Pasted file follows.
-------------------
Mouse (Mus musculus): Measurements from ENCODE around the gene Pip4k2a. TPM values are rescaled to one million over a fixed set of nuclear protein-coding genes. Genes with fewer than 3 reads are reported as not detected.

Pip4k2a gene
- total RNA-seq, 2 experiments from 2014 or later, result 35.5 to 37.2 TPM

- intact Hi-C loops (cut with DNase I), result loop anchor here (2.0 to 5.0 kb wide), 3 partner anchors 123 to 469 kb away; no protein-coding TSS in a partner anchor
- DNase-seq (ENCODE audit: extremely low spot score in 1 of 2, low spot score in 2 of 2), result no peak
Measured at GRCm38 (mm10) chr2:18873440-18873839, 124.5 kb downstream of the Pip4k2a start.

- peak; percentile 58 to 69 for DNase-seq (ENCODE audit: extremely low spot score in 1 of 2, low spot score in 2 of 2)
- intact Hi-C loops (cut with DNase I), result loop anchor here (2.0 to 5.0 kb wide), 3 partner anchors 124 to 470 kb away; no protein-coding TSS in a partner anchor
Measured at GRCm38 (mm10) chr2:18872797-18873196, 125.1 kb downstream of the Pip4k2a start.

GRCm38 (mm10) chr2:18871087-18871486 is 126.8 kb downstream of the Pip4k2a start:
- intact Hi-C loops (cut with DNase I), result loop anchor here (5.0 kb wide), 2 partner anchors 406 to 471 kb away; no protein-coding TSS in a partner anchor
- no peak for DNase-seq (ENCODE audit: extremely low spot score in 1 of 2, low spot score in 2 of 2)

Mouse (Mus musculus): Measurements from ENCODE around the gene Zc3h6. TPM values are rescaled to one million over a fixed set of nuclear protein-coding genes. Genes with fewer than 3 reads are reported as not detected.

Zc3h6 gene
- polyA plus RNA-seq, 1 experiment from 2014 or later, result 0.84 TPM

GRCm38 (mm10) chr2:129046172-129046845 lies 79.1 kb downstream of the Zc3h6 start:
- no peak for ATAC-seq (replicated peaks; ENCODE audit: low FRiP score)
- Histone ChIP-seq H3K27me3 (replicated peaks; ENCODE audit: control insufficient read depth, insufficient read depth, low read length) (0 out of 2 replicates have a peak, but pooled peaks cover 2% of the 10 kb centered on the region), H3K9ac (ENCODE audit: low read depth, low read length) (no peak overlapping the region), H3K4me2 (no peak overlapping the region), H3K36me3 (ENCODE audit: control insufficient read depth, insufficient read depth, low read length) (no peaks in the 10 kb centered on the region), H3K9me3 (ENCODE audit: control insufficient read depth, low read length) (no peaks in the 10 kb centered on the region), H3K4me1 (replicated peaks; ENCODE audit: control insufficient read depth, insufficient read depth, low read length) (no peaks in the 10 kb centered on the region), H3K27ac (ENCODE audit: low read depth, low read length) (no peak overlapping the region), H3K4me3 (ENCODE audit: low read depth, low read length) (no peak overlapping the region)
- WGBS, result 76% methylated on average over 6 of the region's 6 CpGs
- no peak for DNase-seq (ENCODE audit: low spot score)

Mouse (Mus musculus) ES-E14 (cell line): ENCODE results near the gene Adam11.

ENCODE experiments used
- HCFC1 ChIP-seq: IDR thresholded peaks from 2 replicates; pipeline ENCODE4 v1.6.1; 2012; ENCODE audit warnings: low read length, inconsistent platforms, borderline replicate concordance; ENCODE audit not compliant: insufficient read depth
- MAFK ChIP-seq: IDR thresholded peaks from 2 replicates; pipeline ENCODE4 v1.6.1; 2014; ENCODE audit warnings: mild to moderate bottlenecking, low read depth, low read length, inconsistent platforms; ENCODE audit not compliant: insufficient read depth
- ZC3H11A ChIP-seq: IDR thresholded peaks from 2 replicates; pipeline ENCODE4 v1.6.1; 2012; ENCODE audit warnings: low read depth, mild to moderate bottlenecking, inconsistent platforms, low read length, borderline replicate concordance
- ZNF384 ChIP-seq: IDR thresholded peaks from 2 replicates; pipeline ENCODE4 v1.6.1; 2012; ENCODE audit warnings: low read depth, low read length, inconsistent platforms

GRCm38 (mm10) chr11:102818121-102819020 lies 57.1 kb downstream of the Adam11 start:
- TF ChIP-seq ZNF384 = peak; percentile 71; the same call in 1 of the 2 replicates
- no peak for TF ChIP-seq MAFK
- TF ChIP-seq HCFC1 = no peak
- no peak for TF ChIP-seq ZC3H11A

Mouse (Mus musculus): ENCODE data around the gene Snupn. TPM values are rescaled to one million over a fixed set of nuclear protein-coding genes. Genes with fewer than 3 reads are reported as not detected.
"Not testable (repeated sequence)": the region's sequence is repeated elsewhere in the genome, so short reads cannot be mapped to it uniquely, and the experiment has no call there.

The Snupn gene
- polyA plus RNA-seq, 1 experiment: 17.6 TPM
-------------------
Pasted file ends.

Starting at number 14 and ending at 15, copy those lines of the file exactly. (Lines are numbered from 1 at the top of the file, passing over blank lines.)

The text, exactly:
Zc3h6 gene
- polyA plus RNA-seq, 1 experiment from 2014 or later, result 0.84 TPM